An enjoyable, if time-consuming, aspect of writing for Motor Sport is tackling interesting problems put to me by readers. The most recent one relates to a fine picture of a racing car, to be identified. It is of a sleeve-valve single-seater Panhard-Levassor in a speed-trial. Almost certainly, I thought, at Arpajon.
Oh, Arpajon, that road some 20 miles north of Paris, made forever famous as the last place where an LSR was made on a public road, such an unsuitable venue. It was in 1924 that the irrepressible Ernest Eldridge let loose his 21.7-litre aero-engined Fiat there and set the LSR to 146.01mph for the two-way kilometre — he had been slightly faster during the speed-trials. But Rene Thomas, who recorded 143.31mph with the 10.5-litre V12 Delage, protested that the Fiat had no reverse gear and Eldridge was disqualified. With that rectified, he got permission to try once again, the road closed by the gendarmerie.
He was a brave man. The Arpajon course was 4-1/2 miles long, narrow and bordered by trees and ditches. The Autocar described the 300hp Fiat as “skidding continuously, at some 150mph and taking the entire width of the road, the spectators finding cover behind trees or in the ditches”. Gedge, the Fiat’s intrepid passenger, was truly courageous, his only previous experience being with GNs at Le Mans and at Brooklands in the Isotta-Maybach.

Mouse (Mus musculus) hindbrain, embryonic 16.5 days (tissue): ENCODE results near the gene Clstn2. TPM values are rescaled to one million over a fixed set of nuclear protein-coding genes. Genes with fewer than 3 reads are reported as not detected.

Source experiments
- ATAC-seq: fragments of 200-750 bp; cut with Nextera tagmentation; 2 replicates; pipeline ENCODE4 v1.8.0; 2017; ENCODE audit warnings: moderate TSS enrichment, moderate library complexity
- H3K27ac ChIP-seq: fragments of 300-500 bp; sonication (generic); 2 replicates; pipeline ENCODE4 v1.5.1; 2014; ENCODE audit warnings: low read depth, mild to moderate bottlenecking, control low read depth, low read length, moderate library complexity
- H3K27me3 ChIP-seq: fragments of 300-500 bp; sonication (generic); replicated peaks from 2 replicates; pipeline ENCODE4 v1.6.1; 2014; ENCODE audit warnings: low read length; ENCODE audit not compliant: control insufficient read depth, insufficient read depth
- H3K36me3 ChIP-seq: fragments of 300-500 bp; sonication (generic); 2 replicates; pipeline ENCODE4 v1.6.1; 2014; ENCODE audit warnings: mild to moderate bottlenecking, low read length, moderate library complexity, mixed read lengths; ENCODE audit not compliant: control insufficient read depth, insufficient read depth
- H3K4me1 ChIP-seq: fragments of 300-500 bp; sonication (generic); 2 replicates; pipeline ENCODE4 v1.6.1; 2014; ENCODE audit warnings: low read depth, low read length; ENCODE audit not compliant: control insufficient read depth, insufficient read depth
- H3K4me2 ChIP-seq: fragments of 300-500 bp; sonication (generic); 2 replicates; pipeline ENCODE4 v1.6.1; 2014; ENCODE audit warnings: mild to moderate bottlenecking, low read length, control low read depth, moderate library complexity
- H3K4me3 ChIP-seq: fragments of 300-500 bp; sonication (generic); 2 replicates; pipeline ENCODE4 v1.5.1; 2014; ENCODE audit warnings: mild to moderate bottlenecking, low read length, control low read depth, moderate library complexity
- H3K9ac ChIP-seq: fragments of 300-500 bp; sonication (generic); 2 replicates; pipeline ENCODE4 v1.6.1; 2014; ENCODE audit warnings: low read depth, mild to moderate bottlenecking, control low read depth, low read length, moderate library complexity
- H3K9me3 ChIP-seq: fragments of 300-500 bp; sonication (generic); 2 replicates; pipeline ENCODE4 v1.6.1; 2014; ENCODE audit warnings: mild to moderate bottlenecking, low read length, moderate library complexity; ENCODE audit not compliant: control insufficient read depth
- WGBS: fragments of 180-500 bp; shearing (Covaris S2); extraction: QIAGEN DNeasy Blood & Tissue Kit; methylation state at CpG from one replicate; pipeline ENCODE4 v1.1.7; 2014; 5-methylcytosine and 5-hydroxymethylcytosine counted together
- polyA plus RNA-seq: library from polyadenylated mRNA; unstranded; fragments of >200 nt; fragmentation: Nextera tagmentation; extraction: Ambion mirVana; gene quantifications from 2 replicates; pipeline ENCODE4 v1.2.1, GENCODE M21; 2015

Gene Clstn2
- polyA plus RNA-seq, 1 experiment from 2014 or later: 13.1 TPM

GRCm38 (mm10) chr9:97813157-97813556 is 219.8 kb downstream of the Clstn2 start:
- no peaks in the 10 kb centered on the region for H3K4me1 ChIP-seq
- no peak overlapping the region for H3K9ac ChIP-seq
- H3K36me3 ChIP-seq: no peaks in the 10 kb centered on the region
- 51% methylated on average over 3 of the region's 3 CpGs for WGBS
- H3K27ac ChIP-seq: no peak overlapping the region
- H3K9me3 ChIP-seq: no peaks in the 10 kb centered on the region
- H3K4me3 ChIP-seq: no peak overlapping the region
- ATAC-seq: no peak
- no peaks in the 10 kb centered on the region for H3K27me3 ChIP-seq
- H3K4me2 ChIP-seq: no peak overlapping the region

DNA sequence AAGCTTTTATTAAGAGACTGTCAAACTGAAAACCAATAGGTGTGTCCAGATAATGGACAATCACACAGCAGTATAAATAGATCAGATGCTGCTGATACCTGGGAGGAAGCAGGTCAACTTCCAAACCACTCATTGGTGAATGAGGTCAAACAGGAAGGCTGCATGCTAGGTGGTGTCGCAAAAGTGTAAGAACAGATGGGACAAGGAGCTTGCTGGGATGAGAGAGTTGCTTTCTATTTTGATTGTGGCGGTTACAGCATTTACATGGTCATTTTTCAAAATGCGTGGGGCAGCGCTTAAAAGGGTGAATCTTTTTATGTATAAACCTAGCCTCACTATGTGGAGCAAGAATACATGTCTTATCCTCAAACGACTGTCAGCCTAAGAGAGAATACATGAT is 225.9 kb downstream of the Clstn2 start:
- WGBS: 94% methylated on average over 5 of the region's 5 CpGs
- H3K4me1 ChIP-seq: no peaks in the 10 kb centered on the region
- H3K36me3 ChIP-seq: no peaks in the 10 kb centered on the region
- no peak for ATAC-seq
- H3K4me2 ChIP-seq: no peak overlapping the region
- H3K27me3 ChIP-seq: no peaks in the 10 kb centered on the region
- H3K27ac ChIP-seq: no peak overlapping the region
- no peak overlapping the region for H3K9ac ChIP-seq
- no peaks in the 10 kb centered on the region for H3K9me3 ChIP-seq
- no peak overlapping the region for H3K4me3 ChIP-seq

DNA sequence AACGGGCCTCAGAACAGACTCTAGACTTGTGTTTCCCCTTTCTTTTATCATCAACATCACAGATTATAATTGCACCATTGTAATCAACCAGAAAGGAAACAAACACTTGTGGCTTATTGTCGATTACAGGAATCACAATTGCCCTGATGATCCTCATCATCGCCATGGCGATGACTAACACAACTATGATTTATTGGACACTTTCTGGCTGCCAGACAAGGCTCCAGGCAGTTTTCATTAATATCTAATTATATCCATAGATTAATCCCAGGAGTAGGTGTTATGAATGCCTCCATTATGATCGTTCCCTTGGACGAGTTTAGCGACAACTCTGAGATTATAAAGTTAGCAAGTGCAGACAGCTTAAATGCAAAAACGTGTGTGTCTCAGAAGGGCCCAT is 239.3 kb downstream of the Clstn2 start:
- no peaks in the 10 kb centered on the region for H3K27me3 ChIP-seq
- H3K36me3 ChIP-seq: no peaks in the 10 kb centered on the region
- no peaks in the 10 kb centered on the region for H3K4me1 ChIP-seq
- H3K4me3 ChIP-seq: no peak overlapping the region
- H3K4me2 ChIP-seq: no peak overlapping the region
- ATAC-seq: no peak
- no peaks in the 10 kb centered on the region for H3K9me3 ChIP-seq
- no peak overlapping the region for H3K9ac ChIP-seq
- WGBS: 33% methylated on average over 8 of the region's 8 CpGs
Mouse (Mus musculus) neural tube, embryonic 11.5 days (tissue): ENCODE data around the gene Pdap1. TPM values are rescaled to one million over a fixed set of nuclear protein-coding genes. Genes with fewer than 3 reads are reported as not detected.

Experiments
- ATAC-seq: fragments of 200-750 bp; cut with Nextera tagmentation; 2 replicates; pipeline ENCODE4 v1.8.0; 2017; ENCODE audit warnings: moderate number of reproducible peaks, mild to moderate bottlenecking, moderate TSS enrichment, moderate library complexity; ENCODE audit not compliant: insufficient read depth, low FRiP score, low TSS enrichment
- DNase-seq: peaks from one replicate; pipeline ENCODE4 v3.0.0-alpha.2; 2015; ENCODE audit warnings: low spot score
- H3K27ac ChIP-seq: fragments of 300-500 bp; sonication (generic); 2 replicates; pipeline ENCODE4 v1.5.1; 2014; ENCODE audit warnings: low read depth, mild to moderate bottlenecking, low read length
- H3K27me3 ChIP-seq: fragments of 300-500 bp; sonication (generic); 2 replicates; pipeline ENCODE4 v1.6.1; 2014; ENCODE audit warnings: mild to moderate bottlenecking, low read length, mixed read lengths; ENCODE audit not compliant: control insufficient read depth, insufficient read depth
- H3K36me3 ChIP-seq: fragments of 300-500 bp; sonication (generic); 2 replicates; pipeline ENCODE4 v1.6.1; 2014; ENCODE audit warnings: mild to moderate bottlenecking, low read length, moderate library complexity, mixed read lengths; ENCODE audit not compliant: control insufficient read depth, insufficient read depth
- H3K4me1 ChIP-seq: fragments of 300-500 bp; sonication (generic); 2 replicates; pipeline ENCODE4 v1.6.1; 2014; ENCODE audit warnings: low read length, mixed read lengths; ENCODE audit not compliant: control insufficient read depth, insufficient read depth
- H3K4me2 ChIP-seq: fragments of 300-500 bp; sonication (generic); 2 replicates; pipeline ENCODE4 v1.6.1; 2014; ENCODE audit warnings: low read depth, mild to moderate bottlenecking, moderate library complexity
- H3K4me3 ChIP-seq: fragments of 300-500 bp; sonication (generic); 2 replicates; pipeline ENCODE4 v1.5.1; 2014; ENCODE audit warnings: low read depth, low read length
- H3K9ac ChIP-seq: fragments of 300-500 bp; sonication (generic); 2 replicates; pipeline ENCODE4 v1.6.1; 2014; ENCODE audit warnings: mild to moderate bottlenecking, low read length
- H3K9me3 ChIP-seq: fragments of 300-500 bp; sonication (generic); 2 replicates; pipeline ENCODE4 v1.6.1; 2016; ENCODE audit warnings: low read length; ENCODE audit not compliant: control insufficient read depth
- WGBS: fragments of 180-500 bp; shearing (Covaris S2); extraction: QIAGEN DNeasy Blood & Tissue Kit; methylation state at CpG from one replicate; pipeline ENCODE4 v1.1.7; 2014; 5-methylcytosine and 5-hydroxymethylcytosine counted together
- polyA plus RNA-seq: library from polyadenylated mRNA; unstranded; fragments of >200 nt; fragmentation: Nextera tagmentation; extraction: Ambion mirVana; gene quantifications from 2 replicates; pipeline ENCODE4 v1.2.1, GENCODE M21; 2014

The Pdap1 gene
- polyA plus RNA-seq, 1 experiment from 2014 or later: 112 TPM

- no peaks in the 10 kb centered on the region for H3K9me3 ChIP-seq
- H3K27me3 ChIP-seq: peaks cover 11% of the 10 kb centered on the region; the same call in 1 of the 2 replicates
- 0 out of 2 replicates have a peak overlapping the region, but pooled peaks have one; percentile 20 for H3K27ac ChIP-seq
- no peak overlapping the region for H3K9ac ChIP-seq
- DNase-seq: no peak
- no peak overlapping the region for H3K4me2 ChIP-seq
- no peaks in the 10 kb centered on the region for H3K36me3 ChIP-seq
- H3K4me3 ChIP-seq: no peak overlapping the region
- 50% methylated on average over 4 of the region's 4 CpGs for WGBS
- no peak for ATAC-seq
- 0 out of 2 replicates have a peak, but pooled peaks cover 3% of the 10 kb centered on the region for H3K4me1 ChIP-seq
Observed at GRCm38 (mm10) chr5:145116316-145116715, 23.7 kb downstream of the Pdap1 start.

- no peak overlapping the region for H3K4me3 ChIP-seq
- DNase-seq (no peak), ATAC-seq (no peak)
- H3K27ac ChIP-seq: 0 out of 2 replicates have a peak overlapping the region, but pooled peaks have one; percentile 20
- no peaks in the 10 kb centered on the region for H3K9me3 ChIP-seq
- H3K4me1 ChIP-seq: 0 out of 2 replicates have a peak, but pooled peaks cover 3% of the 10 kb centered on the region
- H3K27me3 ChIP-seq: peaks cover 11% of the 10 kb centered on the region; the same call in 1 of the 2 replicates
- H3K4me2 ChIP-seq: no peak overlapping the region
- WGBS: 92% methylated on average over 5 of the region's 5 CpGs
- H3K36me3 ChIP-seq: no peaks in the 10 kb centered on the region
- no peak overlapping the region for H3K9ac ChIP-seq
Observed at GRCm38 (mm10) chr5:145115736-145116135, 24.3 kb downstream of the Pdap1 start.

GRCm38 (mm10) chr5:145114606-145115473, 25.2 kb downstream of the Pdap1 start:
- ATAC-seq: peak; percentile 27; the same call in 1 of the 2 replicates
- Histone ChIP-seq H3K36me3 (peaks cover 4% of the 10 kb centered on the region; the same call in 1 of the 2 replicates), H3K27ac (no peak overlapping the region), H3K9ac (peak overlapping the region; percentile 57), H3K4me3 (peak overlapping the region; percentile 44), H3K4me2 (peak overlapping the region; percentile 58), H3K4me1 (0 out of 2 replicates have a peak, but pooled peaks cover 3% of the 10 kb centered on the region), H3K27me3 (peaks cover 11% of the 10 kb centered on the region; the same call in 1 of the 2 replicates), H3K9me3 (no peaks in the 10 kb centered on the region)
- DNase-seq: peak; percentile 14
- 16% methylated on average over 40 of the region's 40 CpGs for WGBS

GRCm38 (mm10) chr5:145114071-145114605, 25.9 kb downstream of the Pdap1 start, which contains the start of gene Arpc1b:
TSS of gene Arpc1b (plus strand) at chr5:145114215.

Back to the problem Panhard. The photograph, by Meurisse, is of the 8-litre racing car with which Eyston took the world’s hour record to more than 132mph in 1930 and then on to 133.01mph at Montlhery in ’34.
The open-sided cockpit indicates it is in the latter form. The caption says the picture is of Michel Dorequi doing 222.8kph; probably this was at Arpajon, in the Panhard used by Eyston and driven by Dore at Arpajon in high-sided form back in 1930, timed at 138mph.
It had twin rear wheels at one time, for long-distance record bids, when driven by Ortmans.
The historic Arpajon road still exists but the actual course is difficult to define; when on the way to Montlhery after WWII, even Jenks wasn’t able to point it out to me, although we were on the main Paris-Orleans road…